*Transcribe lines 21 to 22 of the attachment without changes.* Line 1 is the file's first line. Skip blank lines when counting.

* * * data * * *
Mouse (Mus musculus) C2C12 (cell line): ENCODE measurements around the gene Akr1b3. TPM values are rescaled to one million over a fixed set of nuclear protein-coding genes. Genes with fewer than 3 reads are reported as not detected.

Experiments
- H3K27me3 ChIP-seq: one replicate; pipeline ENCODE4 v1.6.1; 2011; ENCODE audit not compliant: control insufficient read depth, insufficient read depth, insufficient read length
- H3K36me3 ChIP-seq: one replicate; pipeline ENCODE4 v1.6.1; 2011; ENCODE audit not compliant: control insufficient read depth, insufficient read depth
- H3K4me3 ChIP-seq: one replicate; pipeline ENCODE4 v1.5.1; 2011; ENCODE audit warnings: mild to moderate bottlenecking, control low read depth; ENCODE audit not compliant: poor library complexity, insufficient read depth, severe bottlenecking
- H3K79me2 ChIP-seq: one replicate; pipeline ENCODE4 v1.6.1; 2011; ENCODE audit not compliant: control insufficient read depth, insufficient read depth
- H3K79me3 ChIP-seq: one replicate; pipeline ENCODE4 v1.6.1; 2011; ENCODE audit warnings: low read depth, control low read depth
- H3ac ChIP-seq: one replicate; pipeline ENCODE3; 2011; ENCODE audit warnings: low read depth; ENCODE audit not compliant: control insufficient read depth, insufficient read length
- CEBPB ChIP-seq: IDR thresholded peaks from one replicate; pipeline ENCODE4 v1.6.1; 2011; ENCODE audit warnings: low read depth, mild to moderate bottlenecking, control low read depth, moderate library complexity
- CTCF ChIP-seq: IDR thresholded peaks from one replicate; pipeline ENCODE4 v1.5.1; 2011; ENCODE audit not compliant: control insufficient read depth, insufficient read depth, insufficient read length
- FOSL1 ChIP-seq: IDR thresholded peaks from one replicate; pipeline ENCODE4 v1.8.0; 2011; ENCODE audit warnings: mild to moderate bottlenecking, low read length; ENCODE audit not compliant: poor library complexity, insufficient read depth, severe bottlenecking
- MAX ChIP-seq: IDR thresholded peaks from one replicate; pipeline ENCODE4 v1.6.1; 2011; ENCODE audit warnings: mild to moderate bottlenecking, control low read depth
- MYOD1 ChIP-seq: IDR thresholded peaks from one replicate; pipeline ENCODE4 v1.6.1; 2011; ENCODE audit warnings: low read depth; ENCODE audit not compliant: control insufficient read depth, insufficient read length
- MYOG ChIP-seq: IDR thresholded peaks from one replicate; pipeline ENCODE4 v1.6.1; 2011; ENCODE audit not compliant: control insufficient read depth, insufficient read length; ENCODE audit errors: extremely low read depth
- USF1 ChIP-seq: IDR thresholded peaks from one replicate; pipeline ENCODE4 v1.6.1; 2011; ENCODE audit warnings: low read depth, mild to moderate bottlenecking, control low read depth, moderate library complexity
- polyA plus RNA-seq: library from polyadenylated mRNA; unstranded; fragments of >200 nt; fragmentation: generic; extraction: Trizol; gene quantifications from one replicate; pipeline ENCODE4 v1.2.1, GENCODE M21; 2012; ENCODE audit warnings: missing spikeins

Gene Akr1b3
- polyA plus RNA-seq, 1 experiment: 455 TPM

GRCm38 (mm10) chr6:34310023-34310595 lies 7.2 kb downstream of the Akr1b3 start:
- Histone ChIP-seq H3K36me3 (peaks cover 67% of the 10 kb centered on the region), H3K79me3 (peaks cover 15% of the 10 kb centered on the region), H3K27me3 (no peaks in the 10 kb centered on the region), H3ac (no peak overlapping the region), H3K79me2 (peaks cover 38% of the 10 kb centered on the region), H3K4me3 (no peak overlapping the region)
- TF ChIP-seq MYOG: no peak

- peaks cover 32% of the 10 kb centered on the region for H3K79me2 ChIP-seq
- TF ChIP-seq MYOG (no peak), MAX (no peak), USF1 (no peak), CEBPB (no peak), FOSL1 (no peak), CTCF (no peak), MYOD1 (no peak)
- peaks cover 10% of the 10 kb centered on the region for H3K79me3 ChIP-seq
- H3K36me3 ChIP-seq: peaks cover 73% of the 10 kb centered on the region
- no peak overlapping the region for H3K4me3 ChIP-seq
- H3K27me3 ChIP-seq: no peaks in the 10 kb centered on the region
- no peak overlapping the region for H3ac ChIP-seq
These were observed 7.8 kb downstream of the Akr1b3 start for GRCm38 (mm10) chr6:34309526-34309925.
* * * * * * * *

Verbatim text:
- TF ChIP-seq MYOG: no peak

- peaks cover 32% of the 10 kb centered on the region for H3K79me2 ChIP-seq